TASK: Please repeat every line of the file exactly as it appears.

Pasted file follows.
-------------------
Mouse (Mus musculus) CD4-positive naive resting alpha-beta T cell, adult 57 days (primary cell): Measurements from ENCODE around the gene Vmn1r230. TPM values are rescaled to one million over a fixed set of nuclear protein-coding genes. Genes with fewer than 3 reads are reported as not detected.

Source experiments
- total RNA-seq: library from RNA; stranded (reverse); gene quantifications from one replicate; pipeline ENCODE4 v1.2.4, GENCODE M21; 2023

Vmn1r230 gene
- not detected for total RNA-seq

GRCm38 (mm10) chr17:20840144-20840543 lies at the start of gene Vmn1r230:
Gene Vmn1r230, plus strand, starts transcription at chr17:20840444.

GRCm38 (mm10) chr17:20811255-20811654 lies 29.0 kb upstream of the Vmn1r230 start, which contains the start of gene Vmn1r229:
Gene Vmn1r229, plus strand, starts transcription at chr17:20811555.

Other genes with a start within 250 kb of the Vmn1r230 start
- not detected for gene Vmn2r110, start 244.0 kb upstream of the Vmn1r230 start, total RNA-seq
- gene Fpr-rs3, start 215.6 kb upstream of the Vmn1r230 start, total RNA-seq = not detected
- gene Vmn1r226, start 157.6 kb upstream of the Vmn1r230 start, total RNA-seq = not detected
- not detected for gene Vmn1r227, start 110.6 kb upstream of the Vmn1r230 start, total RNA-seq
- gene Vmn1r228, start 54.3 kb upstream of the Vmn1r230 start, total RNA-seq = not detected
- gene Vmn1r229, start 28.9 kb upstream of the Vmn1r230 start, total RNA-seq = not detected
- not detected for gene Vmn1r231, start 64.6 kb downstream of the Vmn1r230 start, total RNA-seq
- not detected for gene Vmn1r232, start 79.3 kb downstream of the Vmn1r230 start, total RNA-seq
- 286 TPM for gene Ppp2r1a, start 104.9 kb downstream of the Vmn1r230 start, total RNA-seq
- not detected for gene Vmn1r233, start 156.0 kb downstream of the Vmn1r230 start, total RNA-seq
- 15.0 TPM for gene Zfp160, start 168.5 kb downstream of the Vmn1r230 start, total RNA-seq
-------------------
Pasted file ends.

Mouse (Mus musculus) CD4-positive naive resting alpha-beta T cell, adult 57 days (primary cell): Measurements from ENCODE around the gene Vmn1r230. TPM values are rescaled to one million over a fixed set of nuclear protein-coding genes. Genes with fewer than 3 reads are reported as not detected.

Source experiments
- total RNA-seq: library from RNA; stranded (reverse); gene quantifications from one replicate; pipeline ENCODE4 v1.2.4, GENCODE M21; 2023

Vmn1r230 gene
- not detected for total RNA-seq

GRCm38 (mm10) chr17:20840144-20840543 lies at the start of gene Vmn1r230:
Gene Vmn1r230, plus strand, starts transcription at chr17:20840444.

GRCm38 (mm10) chr17:20811255-20811654 lies 29.0 kb upstream of the Vmn1r230 start, which contains the start of gene Vmn1r229:
Gene Vmn1r229, plus strand, starts transcription at chr17:20811555.

Other genes with a start within 250 kb of the Vmn1r230 start
- not detected for gene Vmn2r110, start 244.0 kb upstream of the Vmn1r230 start, total RNA-seq
- gene Fpr-rs3, start 215.6 kb upstream of the Vmn1r230 start, total RNA-seq = not detected
- gene Vmn1r226, start 157.6 kb upstream of the Vmn1r230 start, total RNA-seq = not detected
- not detected for gene Vmn1r227, start 110.6 kb upstream of the Vmn1r230 start, total RNA-seq
- gene Vmn1r228, start 54.3 kb upstream of the Vmn1r230 start, total RNA-seq = not detected
- gene Vmn1r229, start 28.9 kb upstream of the Vmn1r230 start, total RNA-seq = not detected
- not detected for gene Vmn1r231, start 64.6 kb downstream of the Vmn1r230 start, total RNA-seq
- not detected for gene Vmn1r232, start 79.3 kb downstream of the Vmn1r230 start, total RNA-seq
- 286 TPM for gene Ppp2r1a, start 104.9 kb downstream of the Vmn1r230 start, total RNA-seq
- not detected for gene Vmn1r233, start 156.0 kb downstream of the Vmn1r230 start, total RNA-seq
- 15.0 TPM for gene Zfp160, start 168.5 kb downstream of the Vmn1r230 start, total RNA-seq